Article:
Al-Ahram Weekly   Al-Ahram Weekly
3 - 9 August 2000
Issue No. 493
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A war of words

By Dina Ezzat

Over the past few days Cairo has not only called for an end to the US-backed sanctions that have caused intolerable suffering to ordinary Iraqis, but has been unwavering in its support for Palestinian President Yasser Arafat following the collapse of the Camp David negotiations. Neither position is quite what the White House was hoping to hear.

Washington, which had publicly requested Egypt's help in convincing Arafat to "show flexibility" on the issue of Jerusalem -- though quite what that flexibility might involve beyond signing away the rights of Palestinians, Arabs and Muslims to East Jerusalem and Al-Aqsa Mosque no one seems to be saying -- was quick to inform Cairo that it was "disappointed" by its unwillingness to pressure Arafat into concluding a Palestinian-Israeli deal that might make up for last week's failed Camp David talks. And after 10 years of economic sanctions against Iraq, sanctions that UN officials say have resulted in the death of hundreds of thousands of Iraqis, Washington still thinks it can persuade Egypt to continue with the policy.

Foreign Minister Amr Moussa was adamant, though, that "the issue of Iraq has to be revisited." Speaking earlier this week Moussa stressed that "maintaining these sanctions is leading to a situation that is as unacceptable in the Arab World as it is illogical... It is inconceivable that the past 10 years [of military inspections] have led to no progress."

Asked about the continued threat of US-UK strikes against Iraq, the foreign minister said "there is nothing in the [relevant UN] resolutions that represents any international legitimacy [or] stipulates that these attacks be carried out."

"It is true that the US is not pleased with what we say about Iraq, but they are even less pleased by our stance on the peace process. This they made clear following the failure of the Camp David talks," commented one Egyptian diplomat. "But as much as we value our relations with the US, and as much as we are keen to work together with the Americans to further cement these relations, there are things that Egypt, being Egypt, cannot afford to do and one of those is advising Arafat to compromise sovereignty over Al-Aqsa Mosque," he added.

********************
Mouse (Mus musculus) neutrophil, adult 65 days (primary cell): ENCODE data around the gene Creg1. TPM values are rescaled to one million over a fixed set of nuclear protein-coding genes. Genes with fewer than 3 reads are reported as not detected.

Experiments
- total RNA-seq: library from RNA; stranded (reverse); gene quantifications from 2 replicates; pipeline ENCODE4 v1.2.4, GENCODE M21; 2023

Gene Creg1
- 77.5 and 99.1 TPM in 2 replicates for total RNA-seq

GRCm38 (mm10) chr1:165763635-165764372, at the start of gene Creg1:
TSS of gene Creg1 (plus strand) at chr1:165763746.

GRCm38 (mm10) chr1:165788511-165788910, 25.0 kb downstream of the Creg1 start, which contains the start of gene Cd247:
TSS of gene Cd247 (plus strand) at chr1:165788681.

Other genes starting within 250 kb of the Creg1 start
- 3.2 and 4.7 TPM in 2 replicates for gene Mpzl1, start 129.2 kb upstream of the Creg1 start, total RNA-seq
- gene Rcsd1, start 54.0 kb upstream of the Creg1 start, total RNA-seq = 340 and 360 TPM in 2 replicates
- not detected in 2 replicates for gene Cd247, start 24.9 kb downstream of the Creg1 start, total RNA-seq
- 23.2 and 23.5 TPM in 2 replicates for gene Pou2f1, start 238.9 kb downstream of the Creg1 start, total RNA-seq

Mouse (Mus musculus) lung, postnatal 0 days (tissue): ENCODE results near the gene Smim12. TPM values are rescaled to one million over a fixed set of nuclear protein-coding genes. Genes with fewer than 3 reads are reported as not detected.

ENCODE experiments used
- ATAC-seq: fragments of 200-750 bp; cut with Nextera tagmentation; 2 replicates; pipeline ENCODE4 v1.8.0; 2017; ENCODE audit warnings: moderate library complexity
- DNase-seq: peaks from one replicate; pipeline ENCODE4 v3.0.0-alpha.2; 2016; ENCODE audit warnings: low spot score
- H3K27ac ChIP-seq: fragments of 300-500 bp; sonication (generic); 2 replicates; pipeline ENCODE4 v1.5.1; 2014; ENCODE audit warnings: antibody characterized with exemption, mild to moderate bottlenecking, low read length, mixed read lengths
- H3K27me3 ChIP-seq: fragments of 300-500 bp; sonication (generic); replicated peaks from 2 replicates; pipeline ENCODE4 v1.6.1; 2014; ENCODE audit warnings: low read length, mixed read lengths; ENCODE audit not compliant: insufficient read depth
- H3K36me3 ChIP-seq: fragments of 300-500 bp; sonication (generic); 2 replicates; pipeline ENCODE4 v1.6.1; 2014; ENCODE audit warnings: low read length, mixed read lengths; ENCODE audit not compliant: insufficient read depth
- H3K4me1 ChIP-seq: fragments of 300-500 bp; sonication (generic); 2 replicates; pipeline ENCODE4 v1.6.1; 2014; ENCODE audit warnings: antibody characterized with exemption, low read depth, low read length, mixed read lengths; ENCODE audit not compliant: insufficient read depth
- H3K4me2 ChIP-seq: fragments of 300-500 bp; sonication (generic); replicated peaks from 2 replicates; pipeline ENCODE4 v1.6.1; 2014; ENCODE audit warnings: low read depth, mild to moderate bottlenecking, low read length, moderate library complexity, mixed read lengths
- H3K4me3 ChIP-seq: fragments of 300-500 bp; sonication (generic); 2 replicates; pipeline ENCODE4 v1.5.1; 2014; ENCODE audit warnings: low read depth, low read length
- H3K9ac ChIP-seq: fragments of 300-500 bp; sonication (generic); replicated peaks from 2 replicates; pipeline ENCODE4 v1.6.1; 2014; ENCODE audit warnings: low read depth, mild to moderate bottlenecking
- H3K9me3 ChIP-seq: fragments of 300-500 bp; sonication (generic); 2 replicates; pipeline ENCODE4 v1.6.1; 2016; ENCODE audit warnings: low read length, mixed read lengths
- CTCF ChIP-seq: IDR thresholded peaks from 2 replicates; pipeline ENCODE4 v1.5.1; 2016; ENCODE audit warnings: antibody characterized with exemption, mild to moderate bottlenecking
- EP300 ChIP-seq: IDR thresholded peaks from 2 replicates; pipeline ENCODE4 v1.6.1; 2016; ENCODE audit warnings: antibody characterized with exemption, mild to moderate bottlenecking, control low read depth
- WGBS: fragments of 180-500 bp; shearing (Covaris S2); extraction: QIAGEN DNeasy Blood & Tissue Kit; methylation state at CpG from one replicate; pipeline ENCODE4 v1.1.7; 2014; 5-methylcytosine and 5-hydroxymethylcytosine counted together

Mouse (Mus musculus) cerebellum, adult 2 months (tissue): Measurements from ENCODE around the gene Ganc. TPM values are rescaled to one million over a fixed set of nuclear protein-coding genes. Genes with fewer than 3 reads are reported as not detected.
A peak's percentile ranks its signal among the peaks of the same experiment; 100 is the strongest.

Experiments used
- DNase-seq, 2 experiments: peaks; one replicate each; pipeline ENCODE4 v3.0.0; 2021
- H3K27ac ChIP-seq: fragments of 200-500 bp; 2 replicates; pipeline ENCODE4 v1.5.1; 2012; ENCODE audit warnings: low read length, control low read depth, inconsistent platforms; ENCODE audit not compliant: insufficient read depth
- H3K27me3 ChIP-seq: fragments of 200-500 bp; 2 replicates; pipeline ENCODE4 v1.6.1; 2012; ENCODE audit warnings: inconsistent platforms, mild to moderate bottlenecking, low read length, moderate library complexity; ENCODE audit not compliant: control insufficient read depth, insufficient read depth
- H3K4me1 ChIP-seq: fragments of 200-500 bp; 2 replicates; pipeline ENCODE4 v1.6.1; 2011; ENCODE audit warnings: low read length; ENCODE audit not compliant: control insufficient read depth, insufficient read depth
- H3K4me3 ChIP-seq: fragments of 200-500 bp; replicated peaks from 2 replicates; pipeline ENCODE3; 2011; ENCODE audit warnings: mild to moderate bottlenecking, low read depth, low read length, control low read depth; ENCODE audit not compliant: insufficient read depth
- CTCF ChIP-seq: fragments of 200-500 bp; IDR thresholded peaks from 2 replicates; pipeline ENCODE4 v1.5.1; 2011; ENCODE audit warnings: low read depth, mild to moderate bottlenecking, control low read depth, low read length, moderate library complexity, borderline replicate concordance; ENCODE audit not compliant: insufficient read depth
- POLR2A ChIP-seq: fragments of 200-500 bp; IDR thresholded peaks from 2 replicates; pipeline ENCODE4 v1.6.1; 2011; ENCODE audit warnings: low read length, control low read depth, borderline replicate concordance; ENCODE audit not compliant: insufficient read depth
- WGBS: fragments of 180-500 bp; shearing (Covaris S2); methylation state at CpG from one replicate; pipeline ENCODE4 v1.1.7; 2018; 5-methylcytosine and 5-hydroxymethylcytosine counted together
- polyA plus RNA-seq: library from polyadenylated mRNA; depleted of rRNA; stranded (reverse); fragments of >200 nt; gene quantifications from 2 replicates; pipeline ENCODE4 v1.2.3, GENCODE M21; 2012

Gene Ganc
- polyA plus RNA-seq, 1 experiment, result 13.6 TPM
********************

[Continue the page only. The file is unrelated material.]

Washington, however, which appears increasingly desperate to clinch some sort of final status deal between the Israelis and the Palestinians, and which faces an equally uphill battle in preserving Ehud Barak's increasingly shaky hold over his coalition, is unlikely to be magnanimous in accepting such disagreements with its "friends" in the Arab world.

On Monday, US Under-Secretary of State Edward Walker was in Alexandria for talks with top Egyptian officials on the future of the Palestinian-Israeli peace process. Walker reportedly told the Egyptians that Washington was hoping that Cairo will play the role it has not been playing recently -- namely to encourage Arafat to take the tough decisions that the US believes are required.

But while Walker received assurances that Egypt would remain actively involved in the peace process Cairo also called on the US to refrain from making any statements, or taking any steps, on the sensitive issue of relocating the US embassy from Tel Aviv to West Jerusalem before Palestinian-Israeli negotiations over Jerusalem are concluded. Significantly, when US President Bill Clinton told Israeli TV last week that he is considering the move before he leaves office, he made no link between such a move and the Palestinians and Israelis reaching an agreement over the future of Jerusalem.

"This issue [of Jerusalem] is very sensitive... we believe that for the US to maintain the important role of honest broker requires no negative steps be taken on this front," Moussa told reporters after his talks with Walker in Alexandria on Monday. "Our position," he added, "is well-known on this issue: Jerusalem is still subject to negotiation and this negotiation should not be prejudiced."

The positions encapsulated in such statements, vital as they are to Egypt's role in the Middle East, have been widely criticised in the US as pro-Israeli elements in the US Congress and media launched a frenzied offensive. Egypt, along with its senior officials, have been vilified, and the usual threat of cutting US aid to Egypt has once more been wheeled out.

Egypt's embassy in Washington, meanwhile, has been working overtime in an attempt to explain that Egypt is neither in the business of deliberately defying the US nor antagonising Israel, but simply seeking to foster stability in the Middle East by supporting a fair peace deal. "What we are seeing today is something we have experienced before. This is not the first time Egypt has come under attack for disagreeing with the US and it won't be the last," said one Egyptian diplomat.


Related stories:
Clinton's ugly threats
A new state of play - 27 July - 2 August 2000

 

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